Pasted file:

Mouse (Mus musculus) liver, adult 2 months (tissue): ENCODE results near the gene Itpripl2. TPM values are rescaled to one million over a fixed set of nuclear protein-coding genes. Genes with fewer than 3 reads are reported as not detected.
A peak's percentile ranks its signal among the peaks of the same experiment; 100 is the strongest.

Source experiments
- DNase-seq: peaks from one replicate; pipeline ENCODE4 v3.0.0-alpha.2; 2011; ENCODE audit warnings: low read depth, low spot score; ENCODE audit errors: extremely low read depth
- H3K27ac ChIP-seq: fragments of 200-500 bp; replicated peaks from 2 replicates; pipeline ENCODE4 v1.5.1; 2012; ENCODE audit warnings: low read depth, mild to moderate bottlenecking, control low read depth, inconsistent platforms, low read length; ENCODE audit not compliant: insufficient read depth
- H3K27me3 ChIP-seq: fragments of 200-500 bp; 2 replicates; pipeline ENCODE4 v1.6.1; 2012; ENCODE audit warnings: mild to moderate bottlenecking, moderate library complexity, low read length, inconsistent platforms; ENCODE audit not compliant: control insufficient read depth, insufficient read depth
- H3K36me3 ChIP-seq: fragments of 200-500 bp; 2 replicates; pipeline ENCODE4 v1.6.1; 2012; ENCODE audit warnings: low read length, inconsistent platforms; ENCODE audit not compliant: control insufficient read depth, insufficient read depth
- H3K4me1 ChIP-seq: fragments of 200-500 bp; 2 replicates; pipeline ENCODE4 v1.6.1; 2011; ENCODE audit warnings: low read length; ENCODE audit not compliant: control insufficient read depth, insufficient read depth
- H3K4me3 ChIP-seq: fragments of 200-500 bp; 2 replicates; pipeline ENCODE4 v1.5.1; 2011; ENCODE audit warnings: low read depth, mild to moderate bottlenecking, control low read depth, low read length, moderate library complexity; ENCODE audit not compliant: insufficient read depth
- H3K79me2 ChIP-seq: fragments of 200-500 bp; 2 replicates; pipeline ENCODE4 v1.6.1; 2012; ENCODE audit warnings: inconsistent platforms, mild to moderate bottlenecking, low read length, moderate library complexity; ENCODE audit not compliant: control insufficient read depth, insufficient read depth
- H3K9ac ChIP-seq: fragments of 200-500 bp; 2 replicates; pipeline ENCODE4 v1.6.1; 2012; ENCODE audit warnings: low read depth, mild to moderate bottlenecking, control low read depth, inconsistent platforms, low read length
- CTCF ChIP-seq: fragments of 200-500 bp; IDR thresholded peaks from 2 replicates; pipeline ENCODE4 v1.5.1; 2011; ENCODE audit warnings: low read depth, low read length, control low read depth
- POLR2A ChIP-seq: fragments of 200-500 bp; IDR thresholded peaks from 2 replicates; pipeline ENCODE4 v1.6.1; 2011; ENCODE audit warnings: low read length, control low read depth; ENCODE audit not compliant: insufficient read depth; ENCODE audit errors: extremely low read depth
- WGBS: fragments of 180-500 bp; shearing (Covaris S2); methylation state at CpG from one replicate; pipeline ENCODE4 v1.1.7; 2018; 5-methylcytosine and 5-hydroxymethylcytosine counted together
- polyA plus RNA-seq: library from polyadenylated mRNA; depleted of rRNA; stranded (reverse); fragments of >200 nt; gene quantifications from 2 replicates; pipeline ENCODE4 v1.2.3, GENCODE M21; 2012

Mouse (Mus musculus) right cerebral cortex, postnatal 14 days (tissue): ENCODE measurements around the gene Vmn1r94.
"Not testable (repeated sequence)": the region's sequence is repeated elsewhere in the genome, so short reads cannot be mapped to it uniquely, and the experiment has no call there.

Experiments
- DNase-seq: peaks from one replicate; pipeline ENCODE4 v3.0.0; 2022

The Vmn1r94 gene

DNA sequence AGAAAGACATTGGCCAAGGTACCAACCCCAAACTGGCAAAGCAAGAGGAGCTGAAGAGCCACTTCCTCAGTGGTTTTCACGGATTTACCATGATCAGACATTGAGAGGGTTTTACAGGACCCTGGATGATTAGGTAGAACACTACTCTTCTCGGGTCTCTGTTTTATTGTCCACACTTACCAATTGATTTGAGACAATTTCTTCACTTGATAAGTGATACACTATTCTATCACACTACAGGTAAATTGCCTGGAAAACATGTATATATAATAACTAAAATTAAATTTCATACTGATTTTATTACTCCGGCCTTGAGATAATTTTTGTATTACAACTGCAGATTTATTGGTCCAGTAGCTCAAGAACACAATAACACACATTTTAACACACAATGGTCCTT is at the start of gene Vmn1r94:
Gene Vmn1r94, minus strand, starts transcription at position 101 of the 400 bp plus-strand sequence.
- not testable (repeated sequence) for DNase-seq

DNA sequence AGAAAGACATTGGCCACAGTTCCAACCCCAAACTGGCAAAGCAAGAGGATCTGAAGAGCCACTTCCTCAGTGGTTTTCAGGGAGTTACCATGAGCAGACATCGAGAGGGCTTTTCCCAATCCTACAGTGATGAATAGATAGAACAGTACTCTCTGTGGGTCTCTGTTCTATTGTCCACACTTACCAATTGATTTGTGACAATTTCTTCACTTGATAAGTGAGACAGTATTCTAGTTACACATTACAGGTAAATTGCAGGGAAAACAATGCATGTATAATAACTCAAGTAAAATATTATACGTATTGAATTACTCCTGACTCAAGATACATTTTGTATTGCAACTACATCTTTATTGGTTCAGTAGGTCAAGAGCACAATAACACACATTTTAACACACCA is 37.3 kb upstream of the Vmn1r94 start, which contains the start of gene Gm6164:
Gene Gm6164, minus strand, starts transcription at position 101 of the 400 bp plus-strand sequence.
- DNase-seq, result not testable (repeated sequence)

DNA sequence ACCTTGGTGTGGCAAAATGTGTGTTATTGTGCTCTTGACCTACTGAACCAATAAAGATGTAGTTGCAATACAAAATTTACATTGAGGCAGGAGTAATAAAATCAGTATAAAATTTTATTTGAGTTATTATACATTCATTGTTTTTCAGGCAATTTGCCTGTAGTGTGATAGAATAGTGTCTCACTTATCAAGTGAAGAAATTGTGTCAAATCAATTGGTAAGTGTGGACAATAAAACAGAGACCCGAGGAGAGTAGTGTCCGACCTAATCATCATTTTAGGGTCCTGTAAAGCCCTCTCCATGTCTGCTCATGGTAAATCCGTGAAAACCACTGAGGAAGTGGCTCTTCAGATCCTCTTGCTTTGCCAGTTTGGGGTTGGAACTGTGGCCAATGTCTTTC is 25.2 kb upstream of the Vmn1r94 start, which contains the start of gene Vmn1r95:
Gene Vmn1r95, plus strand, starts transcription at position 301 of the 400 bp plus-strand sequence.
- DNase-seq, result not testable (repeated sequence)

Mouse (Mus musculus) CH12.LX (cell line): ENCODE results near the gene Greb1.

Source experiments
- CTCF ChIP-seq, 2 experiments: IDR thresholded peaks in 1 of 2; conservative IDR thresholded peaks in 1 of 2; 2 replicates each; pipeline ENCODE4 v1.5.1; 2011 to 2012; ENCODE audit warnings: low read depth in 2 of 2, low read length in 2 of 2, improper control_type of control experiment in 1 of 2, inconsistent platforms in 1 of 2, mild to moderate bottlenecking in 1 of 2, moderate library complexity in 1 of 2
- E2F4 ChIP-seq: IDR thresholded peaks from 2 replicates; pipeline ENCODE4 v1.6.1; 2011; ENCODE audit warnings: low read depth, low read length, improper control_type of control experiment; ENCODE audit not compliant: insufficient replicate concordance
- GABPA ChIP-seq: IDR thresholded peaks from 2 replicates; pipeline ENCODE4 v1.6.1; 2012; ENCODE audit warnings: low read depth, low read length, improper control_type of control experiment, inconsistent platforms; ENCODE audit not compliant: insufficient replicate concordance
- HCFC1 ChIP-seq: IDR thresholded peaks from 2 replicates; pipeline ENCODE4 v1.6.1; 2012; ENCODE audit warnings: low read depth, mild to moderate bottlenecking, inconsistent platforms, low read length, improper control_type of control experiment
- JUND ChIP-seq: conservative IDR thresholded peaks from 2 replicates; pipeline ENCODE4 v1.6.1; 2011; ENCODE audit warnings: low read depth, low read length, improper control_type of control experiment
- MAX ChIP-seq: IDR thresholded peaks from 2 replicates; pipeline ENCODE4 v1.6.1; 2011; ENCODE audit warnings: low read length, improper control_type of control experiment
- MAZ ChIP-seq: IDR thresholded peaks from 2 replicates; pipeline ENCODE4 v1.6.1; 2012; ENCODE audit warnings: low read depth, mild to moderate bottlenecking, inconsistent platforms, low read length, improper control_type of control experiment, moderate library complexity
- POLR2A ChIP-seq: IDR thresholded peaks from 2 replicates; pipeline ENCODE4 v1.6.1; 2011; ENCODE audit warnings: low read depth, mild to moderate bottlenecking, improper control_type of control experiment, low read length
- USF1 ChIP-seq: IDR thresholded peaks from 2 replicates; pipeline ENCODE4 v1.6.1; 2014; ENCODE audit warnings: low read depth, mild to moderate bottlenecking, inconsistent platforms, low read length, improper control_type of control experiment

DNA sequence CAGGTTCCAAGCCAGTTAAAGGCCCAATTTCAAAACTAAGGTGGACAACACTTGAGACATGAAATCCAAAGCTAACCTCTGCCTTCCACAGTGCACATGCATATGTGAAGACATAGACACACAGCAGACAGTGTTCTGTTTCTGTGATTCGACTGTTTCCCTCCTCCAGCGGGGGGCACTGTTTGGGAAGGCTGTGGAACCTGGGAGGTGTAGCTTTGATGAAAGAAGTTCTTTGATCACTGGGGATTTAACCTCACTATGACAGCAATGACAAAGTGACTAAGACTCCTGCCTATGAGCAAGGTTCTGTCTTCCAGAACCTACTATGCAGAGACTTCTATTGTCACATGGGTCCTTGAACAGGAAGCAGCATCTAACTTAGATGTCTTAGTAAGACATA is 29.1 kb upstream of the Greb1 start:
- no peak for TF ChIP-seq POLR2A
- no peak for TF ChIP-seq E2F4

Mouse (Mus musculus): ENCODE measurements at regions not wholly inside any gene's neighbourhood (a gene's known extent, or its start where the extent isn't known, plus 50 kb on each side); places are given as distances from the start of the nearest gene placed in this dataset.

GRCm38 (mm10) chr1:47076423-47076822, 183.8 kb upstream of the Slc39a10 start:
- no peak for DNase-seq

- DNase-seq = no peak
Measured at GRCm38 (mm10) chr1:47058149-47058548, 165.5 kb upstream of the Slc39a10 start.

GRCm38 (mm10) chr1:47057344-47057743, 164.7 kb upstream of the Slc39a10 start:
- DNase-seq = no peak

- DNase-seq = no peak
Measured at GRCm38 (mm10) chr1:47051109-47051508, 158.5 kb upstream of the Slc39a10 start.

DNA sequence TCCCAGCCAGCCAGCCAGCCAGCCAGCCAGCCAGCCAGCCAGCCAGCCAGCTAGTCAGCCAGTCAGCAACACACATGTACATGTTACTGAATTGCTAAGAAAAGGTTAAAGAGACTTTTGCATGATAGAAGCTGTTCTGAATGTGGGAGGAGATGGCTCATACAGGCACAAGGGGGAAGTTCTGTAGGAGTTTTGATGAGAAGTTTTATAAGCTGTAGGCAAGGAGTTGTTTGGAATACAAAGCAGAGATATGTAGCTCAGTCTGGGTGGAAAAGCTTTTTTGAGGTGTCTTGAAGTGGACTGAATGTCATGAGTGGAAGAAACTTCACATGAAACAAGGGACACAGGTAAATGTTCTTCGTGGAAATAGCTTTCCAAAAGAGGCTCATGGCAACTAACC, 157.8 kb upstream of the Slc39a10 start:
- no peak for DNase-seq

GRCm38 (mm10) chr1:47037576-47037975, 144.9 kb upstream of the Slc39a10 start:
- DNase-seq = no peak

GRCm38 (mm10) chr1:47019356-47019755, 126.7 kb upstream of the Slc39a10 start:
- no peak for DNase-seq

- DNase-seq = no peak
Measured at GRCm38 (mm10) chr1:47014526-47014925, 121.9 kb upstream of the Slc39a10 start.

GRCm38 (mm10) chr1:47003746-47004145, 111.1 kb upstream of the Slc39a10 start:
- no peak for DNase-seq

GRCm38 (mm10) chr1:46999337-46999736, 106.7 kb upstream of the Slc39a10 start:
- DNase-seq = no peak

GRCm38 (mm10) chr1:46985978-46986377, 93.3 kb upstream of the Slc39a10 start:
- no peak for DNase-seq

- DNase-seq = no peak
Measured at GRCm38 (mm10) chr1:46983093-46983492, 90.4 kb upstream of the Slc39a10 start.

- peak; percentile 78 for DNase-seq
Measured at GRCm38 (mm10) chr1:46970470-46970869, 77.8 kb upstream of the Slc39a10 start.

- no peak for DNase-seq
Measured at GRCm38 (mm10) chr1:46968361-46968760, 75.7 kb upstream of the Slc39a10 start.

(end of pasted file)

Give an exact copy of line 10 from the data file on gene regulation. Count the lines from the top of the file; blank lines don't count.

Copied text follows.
- H3K79me2 ChIP-seq: fragments of 200-500 bp; 2 replicates; pipeline ENCODE4 v1.6.1; 2012; ENCODE audit warnings: inconsistent platforms, mild to moderate bottlenecking, low read length, moderate library complexity; ENCODE audit not compliant: control insufficient read depth, insufficient read depth